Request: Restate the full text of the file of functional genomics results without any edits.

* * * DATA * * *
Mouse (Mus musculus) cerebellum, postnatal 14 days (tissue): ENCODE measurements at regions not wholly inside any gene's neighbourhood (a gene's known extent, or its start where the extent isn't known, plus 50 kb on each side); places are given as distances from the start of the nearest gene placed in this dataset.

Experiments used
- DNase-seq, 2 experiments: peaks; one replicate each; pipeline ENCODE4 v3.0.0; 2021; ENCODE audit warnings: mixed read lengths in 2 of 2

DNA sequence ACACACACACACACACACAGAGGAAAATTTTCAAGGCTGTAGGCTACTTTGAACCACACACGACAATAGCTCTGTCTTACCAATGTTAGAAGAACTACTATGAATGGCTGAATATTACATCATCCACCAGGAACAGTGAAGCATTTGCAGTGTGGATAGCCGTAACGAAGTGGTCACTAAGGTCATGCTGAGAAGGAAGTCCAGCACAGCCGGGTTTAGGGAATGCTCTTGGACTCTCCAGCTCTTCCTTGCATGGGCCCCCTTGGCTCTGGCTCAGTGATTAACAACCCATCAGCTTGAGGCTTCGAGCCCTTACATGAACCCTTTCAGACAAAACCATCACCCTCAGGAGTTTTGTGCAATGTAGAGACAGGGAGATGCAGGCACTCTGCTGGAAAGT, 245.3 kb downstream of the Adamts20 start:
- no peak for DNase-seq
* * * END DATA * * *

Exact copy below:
Mouse (Mus musculus) cerebellum, postnatal 14 days (tissue): ENCODE measurements at regions not wholly inside any gene's neighbourhood (a gene's known extent, or its start where the extent isn't known, plus 50 kb on each side); places are given as distances from the start of the nearest gene placed in this dataset.

Experiments used
- DNase-seq, 2 experiments: peaks; one replicate each; pipeline ENCODE4 v3.0.0; 2021; ENCODE audit warnings: mixed read lengths in 2 of 2

DNA sequence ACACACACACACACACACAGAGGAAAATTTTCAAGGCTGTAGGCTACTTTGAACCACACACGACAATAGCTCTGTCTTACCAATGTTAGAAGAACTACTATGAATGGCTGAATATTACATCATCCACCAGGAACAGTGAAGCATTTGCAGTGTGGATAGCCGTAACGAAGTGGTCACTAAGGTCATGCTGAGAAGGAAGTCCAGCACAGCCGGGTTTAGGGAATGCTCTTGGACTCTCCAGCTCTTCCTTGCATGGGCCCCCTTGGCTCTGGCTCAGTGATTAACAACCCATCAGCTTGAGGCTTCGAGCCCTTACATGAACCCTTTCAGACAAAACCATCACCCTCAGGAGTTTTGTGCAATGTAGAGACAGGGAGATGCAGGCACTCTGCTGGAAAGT, 245.3 kb downstream of the Adamts20 start:
- no peak for DNase-seq